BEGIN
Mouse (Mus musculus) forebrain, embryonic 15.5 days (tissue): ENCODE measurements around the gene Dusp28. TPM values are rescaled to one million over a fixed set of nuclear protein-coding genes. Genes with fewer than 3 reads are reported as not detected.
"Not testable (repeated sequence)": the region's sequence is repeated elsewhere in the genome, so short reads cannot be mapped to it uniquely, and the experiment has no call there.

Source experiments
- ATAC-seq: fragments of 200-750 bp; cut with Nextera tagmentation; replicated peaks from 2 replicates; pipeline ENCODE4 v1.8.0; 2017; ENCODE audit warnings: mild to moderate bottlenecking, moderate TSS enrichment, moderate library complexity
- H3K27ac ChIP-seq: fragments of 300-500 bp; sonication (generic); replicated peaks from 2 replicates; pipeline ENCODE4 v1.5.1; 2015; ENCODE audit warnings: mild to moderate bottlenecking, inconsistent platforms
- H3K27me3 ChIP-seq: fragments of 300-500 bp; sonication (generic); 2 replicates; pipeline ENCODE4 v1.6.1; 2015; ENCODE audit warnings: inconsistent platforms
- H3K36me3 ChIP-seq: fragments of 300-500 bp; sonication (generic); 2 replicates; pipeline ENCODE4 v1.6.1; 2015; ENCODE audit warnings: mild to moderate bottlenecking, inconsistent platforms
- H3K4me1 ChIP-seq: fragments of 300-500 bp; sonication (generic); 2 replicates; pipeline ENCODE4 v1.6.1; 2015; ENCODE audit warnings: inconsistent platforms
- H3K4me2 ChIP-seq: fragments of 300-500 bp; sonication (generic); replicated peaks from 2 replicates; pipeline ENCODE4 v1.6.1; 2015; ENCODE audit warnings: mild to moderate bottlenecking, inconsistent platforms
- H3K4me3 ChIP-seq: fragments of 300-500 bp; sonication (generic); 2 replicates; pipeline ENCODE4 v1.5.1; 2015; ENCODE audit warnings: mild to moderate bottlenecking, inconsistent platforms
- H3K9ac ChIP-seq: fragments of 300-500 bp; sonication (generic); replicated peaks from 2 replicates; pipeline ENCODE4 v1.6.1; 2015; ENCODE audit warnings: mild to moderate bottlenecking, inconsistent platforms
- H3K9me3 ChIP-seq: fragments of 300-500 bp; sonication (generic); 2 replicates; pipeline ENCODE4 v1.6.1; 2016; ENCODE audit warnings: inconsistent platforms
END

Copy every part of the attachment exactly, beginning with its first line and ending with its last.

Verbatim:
Mouse (Mus musculus) forebrain, embryonic 15.5 days (tissue): ENCODE measurements around the gene Dusp28. TPM values are rescaled to one million over a fixed set of nuclear protein-coding genes. Genes with fewer than 3 reads are reported as not detected.
"Not testable (repeated sequence)": the region's sequence is repeated elsewhere in the genome, so short reads cannot be mapped to it uniquely, and the experiment has no call there.

Source experiments
- ATAC-seq: fragments of 200-750 bp; cut with Nextera tagmentation; replicated peaks from 2 replicates; pipeline ENCODE4 v1.8.0; 2017; ENCODE audit warnings: mild to moderate bottlenecking, moderate TSS enrichment, moderate library complexity
- H3K27ac ChIP-seq: fragments of 300-500 bp; sonication (generic); replicated peaks from 2 replicates; pipeline ENCODE4 v1.5.1; 2015; ENCODE audit warnings: mild to moderate bottlenecking, inconsistent platforms
- H3K27me3 ChIP-seq: fragments of 300-500 bp; sonication (generic); 2 replicates; pipeline ENCODE4 v1.6.1; 2015; ENCODE audit warnings: inconsistent platforms
- H3K36me3 ChIP-seq: fragments of 300-500 bp; sonication (generic); 2 replicates; pipeline ENCODE4 v1.6.1; 2015; ENCODE audit warnings: mild to moderate bottlenecking, inconsistent platforms
- H3K4me1 ChIP-seq: fragments of 300-500 bp; sonication (generic); 2 replicates; pipeline ENCODE4 v1.6.1; 2015; ENCODE audit warnings: inconsistent platforms
- H3K4me2 ChIP-seq: fragments of 300-500 bp; sonication (generic); replicated peaks from 2 replicates; pipeline ENCODE4 v1.6.1; 2015; ENCODE audit warnings: mild to moderate bottlenecking, inconsistent platforms
- H3K4me3 ChIP-seq: fragments of 300-500 bp; sonication (generic); 2 replicates; pipeline ENCODE4 v1.5.1; 2015; ENCODE audit warnings: mild to moderate bottlenecking, inconsistent platforms
- H3K9ac ChIP-seq: fragments of 300-500 bp; sonication (generic); replicated peaks from 2 replicates; pipeline ENCODE4 v1.6.1; 2015; ENCODE audit warnings: mild to moderate bottlenecking, inconsistent platforms
- H3K9me3 ChIP-seq: fragments of 300-500 bp; sonication (generic); 2 replicates; pipeline ENCODE4 v1.6.1; 2016; ENCODE audit warnings: inconsistent platforms